kmcpha3 | May 4, 2015 |
This story is about a girl in foster care that was abandoned as as baby. It's about her journey of finding her forever family. It's an inspiring book to read to the older grades which would be fourth grade and up. It sets up great talks about family and loved ones and students can draw their own pictures on memories that they've had and why it's significant. ( )
  jordyngingeryan | Dec 9, 2014 |
Hollis Woods is a twelve year-old girl who has lived many different homes that she has lost count. Hollis’ only wish is to have a real family that loves her. She was abandon at birth and has had some trouble along the way.
She went to live with the Regans family one summer. She fell in love with them and they want to keep her permanently. However, one day while the Regans were out Hollis and their son, Steve was at home, Hollis decided to climb the mountain by herself. She fells and hurt her ankle. Steve came and looked for her and then they are both in an accident that left Steve hurt badly.
This caused her to run away and get a place with an artist named, Josie, who she come to adore Hollis. But the agency is going to make Hollis move because Josie is elderly and is starting to forget things. So Hollis and Josie set out on an adventure to avoid Hollie being sent away. In the end, Hollis returns to the Regans’ and continues to see Josie on the weekends.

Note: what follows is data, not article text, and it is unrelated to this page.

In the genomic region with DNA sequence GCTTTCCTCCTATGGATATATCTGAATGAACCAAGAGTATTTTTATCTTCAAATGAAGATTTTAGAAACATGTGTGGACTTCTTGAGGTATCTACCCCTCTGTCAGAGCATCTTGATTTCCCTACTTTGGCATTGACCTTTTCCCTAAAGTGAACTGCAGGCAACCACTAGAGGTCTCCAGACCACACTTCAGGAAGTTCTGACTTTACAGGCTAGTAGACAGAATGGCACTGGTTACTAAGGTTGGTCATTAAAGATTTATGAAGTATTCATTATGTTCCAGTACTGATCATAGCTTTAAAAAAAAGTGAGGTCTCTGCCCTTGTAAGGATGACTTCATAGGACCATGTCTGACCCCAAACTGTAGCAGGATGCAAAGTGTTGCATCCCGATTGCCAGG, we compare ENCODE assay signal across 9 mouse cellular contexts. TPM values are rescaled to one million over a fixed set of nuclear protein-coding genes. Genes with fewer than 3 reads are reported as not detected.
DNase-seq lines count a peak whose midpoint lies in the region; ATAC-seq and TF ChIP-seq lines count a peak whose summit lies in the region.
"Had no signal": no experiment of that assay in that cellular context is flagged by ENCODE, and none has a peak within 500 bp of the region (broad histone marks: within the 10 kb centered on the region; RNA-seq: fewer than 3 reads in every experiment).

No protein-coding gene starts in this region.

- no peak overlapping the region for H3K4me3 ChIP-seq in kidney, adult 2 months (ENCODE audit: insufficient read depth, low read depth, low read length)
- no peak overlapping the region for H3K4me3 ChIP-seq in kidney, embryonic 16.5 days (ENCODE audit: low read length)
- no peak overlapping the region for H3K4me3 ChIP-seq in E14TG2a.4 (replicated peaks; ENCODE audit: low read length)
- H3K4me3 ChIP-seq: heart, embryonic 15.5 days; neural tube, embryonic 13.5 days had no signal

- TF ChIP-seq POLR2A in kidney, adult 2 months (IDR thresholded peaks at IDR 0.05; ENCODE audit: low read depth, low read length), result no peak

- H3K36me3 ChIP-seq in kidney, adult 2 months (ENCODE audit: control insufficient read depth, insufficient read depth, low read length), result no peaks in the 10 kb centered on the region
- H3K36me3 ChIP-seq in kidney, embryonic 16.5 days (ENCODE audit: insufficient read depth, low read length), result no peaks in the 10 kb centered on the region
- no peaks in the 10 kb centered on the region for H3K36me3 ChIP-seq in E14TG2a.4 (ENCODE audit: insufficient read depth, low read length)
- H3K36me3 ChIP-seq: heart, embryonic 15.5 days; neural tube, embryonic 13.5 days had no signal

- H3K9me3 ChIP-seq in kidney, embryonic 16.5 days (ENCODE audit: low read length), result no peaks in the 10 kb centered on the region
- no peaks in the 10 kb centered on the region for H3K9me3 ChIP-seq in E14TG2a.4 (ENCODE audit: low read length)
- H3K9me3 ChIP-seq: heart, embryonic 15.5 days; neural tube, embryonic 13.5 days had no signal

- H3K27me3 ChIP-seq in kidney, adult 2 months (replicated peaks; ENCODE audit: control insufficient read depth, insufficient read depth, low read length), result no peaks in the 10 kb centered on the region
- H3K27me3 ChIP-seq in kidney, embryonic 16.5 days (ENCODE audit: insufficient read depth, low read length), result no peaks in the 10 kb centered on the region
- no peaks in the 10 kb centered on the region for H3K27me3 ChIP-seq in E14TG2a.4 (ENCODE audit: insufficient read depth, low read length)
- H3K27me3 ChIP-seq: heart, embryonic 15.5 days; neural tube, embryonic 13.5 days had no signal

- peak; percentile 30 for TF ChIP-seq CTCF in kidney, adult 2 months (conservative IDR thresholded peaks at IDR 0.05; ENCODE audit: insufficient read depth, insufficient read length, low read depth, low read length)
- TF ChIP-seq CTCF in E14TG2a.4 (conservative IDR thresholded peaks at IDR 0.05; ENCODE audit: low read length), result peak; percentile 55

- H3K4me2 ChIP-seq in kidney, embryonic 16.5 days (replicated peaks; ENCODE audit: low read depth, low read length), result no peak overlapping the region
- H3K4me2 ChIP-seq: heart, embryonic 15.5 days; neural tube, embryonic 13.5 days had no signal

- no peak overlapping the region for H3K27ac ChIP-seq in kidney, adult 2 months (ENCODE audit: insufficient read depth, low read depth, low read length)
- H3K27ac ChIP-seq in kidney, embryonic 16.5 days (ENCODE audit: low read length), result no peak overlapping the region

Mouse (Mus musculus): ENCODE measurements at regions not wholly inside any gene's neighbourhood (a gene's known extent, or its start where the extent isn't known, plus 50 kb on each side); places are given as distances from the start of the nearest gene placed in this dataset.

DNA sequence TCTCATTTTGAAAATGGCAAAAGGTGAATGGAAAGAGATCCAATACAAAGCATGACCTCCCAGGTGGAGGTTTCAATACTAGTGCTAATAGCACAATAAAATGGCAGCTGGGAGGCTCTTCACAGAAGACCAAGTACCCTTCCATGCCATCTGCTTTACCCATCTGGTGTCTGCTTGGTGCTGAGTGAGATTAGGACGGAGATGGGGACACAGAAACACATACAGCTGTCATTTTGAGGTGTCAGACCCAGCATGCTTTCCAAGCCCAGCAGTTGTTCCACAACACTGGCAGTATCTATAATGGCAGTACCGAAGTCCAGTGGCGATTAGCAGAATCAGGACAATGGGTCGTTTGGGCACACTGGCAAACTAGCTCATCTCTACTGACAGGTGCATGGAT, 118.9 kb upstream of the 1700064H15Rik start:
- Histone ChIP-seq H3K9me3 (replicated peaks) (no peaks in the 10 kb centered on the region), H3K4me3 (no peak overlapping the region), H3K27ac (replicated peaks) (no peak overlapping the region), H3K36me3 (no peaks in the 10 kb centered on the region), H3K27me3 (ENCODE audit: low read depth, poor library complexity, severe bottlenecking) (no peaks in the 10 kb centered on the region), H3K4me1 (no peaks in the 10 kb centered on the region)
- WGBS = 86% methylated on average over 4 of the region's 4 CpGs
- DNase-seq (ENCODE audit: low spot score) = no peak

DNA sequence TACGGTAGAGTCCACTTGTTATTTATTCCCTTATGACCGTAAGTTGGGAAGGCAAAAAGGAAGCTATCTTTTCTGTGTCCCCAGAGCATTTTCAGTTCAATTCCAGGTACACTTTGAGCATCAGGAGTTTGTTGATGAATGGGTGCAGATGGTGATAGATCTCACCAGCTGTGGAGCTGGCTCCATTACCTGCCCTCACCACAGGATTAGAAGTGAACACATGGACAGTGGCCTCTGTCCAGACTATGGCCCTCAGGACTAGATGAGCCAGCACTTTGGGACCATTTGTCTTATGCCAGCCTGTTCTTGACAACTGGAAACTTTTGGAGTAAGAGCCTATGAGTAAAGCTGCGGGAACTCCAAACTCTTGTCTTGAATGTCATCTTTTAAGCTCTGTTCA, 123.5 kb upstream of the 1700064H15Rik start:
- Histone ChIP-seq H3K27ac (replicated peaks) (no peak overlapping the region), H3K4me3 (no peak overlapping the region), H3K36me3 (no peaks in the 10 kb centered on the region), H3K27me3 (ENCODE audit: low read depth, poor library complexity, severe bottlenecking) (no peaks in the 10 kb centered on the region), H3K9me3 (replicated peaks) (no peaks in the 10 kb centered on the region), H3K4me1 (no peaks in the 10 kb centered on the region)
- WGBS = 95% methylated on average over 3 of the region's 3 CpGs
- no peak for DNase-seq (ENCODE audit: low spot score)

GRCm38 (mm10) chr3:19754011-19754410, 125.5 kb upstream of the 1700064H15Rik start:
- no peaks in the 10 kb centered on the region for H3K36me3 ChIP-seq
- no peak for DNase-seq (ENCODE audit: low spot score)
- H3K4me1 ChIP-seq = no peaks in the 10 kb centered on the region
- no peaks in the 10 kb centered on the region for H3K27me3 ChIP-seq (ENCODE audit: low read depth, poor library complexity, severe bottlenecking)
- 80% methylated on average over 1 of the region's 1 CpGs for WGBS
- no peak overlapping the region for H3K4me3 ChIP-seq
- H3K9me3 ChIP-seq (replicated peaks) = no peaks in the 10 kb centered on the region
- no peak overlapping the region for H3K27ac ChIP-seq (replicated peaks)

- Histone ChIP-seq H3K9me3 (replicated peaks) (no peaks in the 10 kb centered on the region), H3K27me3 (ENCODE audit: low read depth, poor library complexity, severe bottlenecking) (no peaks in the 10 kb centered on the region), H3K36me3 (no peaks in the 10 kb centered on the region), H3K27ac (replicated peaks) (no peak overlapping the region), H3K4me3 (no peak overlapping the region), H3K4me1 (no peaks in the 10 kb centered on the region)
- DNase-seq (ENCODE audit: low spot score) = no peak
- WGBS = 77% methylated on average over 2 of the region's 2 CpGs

I enjoyed reading this book. It was a fast pace and I finished it in a day. I love the way it describes the character and Hollis’ drawing; you can picture yourself there. It is set in modern times in the New York area. Hollie is the protagonist in the story and it is told from her point of view. This would be a great book to use in the classroom. It has a great message about love and understanding.
I would have the students write what they think makes a good family. I would have them draw pictures to go with some of the chapters in the book.
  embarnes | Jul 16, 2014 |
Ever since she was abandoned as a one-hour-old baby, twelve-year-old Hollis Woods has lived with a series of foster families, running away from them whenever she felt like it. Now she has landed at the home of Josie Cahill, a retired art teacher who encourages Hollis’s artistic talent.